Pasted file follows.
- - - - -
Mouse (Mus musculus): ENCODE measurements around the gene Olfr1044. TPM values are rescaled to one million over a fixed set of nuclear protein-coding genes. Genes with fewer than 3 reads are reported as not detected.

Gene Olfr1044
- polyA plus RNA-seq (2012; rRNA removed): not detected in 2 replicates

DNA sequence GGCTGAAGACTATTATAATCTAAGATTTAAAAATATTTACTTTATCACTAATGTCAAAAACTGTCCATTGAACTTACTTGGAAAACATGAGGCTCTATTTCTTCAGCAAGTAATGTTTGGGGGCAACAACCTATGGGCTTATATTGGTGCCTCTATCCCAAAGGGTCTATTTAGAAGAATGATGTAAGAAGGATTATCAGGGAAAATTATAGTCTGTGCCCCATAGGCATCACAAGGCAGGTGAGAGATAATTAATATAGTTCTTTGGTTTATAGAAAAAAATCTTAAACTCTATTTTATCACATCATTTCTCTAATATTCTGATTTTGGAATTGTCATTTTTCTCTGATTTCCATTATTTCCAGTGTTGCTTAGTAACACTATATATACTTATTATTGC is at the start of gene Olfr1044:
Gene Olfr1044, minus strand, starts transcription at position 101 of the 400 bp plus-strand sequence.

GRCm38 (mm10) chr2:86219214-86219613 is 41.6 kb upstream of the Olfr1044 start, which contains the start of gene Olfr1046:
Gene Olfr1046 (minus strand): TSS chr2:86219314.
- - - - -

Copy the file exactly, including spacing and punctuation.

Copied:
Mouse (Mus musculus): ENCODE measurements around the gene Olfr1044. TPM values are rescaled to one million over a fixed set of nuclear protein-coding genes. Genes with fewer than 3 reads are reported as not detected.

Gene Olfr1044
- polyA plus RNA-seq (2012; rRNA removed): not detected in 2 replicates

DNA sequence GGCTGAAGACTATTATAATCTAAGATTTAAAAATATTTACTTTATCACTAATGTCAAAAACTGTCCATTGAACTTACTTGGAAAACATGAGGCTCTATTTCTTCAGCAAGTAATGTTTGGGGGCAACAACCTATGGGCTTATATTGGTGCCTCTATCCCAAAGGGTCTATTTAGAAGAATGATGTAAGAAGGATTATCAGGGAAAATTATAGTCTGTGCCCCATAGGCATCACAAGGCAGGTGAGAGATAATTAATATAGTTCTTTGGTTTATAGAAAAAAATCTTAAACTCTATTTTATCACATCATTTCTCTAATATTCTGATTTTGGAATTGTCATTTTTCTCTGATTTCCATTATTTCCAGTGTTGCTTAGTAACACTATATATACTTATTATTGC is at the start of gene Olfr1044:
Gene Olfr1044, minus strand, starts transcription at position 101 of the 400 bp plus-strand sequence.

GRCm38 (mm10) chr2:86219214-86219613 is 41.6 kb upstream of the Olfr1044 start, which contains the start of gene Olfr1046:
Gene Olfr1046 (minus strand): TSS chr2:86219314.